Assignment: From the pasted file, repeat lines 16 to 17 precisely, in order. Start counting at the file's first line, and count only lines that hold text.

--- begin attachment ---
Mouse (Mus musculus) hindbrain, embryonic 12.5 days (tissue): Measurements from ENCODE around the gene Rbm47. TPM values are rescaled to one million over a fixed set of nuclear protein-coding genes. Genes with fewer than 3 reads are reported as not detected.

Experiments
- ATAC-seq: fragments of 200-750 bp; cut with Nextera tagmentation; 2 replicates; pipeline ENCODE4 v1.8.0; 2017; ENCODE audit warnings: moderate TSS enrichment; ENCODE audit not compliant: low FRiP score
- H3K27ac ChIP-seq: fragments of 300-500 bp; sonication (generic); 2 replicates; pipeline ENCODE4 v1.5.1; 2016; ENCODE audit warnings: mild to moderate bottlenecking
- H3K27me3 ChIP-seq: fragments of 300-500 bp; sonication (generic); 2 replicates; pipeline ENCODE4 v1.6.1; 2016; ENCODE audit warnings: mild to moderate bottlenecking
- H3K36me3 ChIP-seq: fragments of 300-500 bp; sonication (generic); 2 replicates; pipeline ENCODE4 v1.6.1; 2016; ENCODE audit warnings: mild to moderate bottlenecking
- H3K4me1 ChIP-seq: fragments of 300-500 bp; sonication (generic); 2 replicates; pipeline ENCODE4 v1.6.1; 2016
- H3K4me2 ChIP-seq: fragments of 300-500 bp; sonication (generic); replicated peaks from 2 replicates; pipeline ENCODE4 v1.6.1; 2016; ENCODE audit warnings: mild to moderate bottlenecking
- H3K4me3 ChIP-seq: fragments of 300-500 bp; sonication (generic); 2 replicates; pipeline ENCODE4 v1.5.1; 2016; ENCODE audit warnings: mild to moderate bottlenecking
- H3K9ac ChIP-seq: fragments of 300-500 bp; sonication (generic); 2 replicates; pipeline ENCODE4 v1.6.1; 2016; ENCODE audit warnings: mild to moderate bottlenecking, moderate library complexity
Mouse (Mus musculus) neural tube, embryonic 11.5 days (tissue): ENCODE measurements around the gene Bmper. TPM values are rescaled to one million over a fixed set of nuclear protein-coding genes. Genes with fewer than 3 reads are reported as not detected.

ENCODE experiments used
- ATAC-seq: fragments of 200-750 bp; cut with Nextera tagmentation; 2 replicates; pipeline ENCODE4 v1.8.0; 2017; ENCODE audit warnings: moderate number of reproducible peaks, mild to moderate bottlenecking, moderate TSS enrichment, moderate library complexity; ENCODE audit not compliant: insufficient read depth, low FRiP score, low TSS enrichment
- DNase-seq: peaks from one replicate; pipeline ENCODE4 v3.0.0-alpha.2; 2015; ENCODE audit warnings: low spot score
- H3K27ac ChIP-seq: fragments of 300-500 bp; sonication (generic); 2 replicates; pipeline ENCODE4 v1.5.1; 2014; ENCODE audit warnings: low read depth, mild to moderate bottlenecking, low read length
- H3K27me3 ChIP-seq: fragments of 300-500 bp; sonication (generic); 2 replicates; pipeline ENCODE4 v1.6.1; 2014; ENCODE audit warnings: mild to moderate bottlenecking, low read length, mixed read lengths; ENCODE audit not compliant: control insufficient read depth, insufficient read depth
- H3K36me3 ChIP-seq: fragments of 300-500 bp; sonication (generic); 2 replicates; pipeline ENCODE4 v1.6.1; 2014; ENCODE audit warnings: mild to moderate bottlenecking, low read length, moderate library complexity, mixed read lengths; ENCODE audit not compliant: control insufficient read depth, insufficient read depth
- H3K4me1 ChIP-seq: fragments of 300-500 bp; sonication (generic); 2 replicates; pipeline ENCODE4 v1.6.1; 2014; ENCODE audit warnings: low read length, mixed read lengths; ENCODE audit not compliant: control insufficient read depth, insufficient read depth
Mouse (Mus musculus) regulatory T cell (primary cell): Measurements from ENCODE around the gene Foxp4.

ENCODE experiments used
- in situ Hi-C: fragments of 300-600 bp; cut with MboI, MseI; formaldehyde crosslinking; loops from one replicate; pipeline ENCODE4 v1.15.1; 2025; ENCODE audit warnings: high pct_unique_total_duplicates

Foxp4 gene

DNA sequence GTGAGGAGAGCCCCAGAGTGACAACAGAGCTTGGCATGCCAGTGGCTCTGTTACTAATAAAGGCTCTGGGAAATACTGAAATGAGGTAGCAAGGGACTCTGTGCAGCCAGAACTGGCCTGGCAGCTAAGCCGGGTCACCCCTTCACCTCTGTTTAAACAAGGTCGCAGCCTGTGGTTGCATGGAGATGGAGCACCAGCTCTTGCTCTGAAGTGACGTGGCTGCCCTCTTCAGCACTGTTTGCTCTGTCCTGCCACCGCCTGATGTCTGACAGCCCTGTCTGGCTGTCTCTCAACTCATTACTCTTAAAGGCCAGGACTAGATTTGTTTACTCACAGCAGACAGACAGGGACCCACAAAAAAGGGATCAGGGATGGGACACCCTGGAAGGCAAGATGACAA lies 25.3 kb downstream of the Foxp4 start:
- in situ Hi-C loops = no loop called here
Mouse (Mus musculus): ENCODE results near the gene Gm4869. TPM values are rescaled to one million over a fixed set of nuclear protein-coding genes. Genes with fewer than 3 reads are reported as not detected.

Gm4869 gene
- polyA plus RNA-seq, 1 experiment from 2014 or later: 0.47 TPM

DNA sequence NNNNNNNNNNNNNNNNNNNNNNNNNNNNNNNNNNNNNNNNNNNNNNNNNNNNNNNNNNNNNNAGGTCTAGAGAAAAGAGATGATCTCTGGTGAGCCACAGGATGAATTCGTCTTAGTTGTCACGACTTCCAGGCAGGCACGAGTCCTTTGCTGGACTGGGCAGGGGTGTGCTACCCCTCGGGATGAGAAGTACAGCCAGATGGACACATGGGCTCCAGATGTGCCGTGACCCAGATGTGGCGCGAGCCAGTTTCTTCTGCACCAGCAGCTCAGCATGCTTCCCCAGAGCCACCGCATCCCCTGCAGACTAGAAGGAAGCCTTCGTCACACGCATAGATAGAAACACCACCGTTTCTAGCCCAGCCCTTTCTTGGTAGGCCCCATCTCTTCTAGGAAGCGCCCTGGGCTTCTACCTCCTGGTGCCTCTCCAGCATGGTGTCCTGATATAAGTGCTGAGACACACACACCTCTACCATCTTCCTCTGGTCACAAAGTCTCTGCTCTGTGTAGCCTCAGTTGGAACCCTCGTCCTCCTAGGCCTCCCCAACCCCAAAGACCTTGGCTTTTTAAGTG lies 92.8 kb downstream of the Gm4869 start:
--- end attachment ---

- H3K27me3 ChIP-seq: fragments of 300-500 bp; sonication (generic); 2 replicates; pipeline ENCODE4 v1.6.1; 2014; ENCODE audit warnings: mild to moderate bottlenecking, low read length, mixed read lengths; ENCODE audit not compliant: control insufficient read depth, insufficient read depth
- H3K36me3 ChIP-seq: fragments of 300-500 bp; sonication (generic); 2 replicates; pipeline ENCODE4 v1.6.1; 2014; ENCODE audit warnings: mild to moderate bottlenecking, low read length, moderate library complexity, mixed read lengths; ENCODE audit not compliant: control insufficient read depth, insufficient read depth